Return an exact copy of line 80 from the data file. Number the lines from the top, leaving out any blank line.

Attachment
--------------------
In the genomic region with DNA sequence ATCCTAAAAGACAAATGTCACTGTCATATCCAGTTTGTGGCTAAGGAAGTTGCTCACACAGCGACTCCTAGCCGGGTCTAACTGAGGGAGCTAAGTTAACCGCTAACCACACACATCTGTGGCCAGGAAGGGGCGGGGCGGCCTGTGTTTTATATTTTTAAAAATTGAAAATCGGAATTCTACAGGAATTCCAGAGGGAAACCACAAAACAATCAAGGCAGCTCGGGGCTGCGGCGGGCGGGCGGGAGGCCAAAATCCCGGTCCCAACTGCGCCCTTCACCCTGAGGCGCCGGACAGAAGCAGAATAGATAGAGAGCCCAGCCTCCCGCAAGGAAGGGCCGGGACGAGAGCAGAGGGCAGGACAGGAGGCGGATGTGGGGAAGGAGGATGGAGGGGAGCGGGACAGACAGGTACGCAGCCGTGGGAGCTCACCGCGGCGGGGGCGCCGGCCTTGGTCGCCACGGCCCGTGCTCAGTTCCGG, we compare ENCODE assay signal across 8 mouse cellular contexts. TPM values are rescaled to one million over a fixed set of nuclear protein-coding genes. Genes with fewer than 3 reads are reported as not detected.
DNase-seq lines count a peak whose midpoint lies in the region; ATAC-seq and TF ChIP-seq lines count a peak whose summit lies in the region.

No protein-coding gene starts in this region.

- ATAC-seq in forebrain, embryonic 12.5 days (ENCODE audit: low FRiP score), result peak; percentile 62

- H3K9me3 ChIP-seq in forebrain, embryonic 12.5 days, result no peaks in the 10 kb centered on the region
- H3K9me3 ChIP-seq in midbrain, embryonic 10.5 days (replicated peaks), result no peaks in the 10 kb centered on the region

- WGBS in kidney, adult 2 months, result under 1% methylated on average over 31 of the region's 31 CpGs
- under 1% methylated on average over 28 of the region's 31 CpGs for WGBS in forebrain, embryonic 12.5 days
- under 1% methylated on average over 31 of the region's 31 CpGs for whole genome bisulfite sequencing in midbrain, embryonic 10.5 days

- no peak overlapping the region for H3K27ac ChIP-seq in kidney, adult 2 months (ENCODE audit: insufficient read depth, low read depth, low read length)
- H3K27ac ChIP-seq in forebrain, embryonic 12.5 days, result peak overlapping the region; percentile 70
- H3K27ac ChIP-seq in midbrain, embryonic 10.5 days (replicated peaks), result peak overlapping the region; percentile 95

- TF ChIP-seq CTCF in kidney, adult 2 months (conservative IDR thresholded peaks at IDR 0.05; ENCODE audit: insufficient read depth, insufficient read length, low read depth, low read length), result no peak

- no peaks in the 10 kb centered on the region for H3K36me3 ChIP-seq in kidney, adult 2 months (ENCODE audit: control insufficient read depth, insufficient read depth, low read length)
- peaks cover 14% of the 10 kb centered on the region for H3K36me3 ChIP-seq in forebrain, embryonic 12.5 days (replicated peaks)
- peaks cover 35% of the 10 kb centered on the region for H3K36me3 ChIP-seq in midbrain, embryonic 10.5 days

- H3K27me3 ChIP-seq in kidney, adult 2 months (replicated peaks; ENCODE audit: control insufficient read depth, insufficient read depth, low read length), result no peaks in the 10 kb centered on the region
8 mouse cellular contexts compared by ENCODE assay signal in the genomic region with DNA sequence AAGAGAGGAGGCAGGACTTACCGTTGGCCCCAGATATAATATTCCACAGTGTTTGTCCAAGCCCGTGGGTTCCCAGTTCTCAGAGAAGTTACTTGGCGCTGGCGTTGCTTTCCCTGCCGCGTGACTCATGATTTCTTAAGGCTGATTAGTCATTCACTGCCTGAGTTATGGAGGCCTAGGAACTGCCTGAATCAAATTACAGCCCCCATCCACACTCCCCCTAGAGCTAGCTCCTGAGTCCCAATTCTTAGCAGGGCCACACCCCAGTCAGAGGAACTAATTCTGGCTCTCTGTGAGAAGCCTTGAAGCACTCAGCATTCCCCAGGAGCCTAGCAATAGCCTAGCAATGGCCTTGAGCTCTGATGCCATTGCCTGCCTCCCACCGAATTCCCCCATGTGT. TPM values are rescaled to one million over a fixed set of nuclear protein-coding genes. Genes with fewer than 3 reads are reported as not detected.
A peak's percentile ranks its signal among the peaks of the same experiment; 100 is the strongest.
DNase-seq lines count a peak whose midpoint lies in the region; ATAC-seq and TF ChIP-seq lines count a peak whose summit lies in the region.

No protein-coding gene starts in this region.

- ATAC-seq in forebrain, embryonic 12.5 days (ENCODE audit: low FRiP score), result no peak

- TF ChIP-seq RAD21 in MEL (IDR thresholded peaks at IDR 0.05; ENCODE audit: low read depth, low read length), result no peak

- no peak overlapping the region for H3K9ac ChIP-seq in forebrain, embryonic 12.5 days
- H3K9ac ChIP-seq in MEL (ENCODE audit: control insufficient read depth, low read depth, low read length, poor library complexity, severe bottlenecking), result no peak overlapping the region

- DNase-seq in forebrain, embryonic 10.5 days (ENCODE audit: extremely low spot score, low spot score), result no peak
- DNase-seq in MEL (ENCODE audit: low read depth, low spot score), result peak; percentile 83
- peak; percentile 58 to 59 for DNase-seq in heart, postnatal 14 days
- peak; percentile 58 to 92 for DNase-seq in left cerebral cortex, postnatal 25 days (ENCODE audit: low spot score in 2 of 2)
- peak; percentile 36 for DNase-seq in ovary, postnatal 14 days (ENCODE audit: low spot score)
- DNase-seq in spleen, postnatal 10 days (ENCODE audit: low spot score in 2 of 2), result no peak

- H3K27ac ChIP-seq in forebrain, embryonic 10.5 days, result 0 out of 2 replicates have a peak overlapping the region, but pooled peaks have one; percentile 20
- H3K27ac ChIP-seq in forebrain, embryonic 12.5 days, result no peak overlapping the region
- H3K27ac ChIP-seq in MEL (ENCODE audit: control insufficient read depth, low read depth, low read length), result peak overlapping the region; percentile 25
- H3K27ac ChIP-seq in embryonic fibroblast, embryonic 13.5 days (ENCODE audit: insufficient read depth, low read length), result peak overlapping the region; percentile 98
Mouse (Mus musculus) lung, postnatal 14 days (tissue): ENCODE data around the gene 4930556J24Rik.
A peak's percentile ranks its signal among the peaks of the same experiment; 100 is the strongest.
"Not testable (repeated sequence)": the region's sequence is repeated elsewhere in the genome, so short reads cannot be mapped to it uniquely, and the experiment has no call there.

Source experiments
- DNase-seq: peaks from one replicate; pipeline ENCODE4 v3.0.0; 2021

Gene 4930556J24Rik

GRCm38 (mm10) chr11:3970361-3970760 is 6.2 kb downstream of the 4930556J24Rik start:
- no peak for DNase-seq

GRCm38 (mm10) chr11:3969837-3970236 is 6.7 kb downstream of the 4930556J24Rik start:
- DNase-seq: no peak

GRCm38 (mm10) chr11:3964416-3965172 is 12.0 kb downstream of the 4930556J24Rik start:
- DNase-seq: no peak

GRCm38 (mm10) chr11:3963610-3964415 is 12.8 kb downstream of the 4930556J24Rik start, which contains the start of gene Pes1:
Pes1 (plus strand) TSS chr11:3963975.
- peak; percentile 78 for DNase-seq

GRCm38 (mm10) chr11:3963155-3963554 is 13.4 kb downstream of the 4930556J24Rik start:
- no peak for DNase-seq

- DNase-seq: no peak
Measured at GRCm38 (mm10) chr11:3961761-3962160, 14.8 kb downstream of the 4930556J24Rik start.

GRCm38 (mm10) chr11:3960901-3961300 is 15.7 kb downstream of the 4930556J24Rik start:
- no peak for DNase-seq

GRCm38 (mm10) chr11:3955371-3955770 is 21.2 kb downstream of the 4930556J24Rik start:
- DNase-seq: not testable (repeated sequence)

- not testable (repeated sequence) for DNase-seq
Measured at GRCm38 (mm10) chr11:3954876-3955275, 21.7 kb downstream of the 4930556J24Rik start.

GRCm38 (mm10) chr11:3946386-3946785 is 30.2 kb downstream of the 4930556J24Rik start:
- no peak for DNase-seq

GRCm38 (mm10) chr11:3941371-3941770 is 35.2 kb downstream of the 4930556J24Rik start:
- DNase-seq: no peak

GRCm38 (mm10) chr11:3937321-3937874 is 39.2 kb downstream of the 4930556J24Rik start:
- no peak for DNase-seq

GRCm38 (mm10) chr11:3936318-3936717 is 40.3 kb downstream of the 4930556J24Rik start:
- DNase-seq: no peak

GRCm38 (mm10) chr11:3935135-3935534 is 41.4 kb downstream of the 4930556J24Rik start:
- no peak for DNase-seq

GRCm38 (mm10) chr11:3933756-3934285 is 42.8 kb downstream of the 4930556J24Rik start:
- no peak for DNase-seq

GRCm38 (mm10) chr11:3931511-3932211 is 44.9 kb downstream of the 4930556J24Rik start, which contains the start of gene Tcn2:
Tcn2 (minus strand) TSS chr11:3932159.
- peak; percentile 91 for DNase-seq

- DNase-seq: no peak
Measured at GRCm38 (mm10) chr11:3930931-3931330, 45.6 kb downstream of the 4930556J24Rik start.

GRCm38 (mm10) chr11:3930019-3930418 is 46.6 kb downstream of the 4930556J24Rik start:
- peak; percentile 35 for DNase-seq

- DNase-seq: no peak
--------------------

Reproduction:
- DNase-seq: no peak